Job market paper
Earnings are riskier and more unequal for households born in the 1960s and 1980s than for those born in the 1940s. At the same time, despite the improvements in financial conditions that made it easier to borrow, younger generations are less likely to be living in their own homes than older generations at the same age. By using a rich life-cycle model with housing and portfolio choice that includes flexible earnings risk and aggregate asset price risk, I show that changes in earnings dynamics account for a large part of the reduction in homeownership across these generations. Lower-income households find it harder to buy housing, and some households delay homebuying decisions because their income is more unstable. Relatively looser borrowing constraints help to explain how the 1980s cohort bought houses in a context of risky earnings and high house prices, and the reduction in the cost of access to financial markets can explain the increase in stock market participation over different generations.
De Nardi, Fella and Paz-Pardo (2020), “Nonlinear household earnings dynamics, self-insurance, and welfare", Journal of the European Economic Association, volume 18, issue 2, pages 890-926. DOI https://doi.org/10.1093/jeea/jvz010 . An earlier, different version of the paper was circulated as “The Implications of Richer Earnings Dynamics for Consumption and Wealth", NBER working paper no. 21917 (2016).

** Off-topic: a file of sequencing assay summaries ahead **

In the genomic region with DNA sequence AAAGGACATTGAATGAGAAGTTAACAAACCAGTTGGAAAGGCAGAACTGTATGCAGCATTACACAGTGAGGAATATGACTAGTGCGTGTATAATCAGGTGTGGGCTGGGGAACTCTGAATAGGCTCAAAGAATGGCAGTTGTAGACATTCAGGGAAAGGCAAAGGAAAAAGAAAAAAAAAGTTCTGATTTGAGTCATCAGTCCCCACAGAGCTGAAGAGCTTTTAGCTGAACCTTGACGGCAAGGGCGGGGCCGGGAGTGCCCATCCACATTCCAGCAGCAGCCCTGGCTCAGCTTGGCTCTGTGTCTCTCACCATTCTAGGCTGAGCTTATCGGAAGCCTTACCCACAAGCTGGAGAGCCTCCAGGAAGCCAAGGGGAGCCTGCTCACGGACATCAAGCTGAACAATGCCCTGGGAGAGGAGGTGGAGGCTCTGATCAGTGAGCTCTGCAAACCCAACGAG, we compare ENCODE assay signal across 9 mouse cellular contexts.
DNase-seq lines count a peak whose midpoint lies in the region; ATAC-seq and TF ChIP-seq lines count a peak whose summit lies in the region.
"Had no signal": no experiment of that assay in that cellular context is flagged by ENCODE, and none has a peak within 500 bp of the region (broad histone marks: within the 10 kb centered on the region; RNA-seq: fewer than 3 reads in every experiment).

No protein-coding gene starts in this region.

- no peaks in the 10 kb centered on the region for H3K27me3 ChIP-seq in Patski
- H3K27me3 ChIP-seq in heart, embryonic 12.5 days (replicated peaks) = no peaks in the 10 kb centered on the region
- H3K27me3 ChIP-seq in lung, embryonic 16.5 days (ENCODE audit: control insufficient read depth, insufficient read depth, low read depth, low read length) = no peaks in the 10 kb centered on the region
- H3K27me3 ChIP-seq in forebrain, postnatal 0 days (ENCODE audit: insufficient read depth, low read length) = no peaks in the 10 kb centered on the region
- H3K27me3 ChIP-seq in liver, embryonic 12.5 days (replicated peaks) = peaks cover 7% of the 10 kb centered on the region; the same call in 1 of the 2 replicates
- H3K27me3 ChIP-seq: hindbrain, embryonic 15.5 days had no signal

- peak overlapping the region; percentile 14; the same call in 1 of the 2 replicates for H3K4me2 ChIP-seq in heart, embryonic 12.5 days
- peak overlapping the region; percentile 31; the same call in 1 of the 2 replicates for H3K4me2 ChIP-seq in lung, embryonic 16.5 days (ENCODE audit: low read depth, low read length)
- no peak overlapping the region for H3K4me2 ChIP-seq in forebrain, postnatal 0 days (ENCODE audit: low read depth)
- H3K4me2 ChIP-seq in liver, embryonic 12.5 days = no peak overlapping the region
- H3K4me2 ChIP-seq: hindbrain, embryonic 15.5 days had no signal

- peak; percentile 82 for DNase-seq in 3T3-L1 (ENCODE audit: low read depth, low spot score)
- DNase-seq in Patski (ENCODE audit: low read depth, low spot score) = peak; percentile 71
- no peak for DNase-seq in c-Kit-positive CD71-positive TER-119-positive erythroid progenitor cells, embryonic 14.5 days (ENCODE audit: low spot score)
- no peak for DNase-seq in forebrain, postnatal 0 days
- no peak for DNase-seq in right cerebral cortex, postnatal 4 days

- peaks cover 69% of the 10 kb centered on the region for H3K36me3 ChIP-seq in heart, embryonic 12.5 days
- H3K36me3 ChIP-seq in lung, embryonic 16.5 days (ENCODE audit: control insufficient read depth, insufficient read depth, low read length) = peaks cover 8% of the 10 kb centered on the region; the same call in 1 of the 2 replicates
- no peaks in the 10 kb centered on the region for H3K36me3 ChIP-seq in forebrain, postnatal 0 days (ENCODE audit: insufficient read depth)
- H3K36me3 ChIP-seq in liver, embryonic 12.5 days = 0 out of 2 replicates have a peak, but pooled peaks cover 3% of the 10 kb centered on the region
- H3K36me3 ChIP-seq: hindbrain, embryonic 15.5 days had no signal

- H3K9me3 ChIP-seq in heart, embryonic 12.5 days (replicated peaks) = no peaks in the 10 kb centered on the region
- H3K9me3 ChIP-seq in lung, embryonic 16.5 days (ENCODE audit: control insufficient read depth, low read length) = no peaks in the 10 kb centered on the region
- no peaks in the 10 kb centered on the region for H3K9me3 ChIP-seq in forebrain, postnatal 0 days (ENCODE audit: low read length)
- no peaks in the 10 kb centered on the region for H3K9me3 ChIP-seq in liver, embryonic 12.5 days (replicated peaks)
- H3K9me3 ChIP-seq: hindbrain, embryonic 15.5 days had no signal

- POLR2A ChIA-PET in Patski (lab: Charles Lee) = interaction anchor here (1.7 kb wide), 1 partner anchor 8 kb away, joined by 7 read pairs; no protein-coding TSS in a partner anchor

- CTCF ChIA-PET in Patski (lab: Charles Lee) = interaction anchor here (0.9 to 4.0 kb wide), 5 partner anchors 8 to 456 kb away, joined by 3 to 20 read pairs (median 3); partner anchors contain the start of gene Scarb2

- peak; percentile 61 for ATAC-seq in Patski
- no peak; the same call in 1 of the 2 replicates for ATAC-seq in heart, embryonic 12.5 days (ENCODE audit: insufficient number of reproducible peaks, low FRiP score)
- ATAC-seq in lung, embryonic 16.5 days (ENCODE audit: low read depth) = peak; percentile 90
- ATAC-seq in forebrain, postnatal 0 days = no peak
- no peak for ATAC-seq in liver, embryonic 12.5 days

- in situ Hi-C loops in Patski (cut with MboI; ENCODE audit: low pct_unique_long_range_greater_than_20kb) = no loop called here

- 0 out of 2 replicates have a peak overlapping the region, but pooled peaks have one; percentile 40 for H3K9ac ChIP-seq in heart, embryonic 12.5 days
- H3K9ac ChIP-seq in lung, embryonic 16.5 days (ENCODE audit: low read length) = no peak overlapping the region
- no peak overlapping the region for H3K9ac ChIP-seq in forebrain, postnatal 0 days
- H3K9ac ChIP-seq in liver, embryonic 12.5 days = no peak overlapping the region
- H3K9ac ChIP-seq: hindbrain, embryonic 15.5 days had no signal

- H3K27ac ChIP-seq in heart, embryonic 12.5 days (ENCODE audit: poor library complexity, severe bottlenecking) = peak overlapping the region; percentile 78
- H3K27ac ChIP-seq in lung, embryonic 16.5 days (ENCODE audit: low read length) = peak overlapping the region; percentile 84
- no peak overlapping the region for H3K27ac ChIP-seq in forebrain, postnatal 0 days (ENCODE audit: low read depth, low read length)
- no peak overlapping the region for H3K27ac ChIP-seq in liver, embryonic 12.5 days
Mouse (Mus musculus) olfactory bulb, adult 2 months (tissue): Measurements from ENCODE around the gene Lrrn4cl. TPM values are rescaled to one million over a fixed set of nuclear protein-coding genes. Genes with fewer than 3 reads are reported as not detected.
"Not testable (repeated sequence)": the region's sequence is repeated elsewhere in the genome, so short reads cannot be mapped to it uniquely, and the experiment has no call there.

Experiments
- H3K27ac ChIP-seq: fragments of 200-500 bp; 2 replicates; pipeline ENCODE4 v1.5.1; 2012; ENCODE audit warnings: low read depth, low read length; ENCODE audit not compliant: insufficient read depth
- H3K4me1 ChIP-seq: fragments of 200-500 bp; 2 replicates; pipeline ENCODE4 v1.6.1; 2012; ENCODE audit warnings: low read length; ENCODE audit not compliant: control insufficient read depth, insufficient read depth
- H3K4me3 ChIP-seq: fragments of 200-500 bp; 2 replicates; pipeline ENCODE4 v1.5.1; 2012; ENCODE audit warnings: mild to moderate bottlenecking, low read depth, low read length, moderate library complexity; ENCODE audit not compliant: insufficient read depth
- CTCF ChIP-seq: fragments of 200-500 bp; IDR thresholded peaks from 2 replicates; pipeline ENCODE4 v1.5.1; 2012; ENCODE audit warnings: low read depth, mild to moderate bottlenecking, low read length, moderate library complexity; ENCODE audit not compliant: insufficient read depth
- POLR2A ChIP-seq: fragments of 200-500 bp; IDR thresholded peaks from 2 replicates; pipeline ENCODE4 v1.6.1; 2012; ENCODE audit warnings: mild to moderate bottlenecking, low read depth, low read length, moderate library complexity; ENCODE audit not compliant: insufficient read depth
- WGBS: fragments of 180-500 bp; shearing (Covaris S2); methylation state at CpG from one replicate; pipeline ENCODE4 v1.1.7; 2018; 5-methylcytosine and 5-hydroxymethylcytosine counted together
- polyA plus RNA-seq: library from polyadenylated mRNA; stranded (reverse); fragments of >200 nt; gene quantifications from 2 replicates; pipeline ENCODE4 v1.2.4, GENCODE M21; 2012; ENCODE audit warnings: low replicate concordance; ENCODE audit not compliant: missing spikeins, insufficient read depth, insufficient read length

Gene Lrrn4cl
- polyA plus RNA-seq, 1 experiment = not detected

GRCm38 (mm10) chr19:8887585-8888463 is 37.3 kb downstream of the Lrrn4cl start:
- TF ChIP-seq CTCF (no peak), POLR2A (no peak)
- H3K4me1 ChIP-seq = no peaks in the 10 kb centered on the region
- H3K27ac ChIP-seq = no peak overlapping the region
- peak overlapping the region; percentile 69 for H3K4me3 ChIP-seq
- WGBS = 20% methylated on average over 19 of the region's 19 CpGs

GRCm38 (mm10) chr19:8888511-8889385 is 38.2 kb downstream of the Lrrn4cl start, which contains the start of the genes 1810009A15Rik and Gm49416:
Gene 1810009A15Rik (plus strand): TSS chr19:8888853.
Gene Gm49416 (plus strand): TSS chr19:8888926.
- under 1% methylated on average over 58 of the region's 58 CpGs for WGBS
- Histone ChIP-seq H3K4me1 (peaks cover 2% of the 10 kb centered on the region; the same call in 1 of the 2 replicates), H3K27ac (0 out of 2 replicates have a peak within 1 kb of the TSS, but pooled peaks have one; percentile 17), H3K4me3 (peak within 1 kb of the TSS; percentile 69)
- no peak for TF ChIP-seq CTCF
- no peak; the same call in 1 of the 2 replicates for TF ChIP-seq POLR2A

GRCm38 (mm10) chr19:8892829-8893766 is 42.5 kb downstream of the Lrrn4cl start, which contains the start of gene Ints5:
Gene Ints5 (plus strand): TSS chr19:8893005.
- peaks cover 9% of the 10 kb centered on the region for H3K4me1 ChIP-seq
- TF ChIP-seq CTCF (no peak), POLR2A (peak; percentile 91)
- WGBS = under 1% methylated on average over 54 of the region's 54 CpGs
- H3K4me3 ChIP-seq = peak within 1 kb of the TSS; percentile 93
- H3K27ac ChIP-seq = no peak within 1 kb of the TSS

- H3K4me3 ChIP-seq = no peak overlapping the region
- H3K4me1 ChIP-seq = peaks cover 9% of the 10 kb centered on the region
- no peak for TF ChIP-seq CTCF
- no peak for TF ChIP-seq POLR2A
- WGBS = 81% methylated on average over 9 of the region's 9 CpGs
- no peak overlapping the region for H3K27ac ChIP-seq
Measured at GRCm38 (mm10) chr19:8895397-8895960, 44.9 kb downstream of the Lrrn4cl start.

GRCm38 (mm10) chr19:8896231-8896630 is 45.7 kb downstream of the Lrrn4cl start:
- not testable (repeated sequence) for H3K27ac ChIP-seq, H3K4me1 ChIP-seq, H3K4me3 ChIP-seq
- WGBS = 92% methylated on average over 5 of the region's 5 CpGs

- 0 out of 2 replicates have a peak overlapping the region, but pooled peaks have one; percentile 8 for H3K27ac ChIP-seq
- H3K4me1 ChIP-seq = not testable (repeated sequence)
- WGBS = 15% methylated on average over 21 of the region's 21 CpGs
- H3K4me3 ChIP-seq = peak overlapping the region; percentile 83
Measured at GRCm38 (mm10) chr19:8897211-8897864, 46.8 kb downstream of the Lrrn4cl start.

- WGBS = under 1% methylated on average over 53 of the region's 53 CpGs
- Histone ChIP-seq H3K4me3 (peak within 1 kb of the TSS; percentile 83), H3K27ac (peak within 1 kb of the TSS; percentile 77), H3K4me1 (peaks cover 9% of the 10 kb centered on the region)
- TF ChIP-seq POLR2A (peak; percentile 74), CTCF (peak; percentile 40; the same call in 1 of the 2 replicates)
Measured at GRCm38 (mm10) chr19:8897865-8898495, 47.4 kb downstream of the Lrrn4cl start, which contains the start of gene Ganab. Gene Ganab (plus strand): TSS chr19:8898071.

Family and Government Insurance: Wage, Earnings, and Income Risks in the Netherlands and the U.S. (joint with Mariacristina De Nardi, Giulio Fella, Marike Knoef, and Raun van Ooijen), NBER working paper no. 25832 (2019). Updated December 2019. Under revision.
Work in progress
Household Earnings Risk, Government Policy, and Welfare in the UK (joint with Mariacristina de Nardi and Giulio Fella)
How much wealth inequality with preference heterogeneity?
I'm a proud winner of an UCL Education Award for my teaching work.
I have taught Economics 1001 at University College London for three years, as part of the CORE Project. Here they interviewed me about my experience teaching the material to first year students and introducing it to new teachers. I have also collaborated with the translation to Spanish of the book as an academic reviewer.
I have also taught Advanced Macroeconomics in the UCL MSc Economics (2018-2019) and Microeconomics for Policy in the UCL MSc Economic Policy (2014-2015).
I have also run a panel data course in A Coruña University for four years.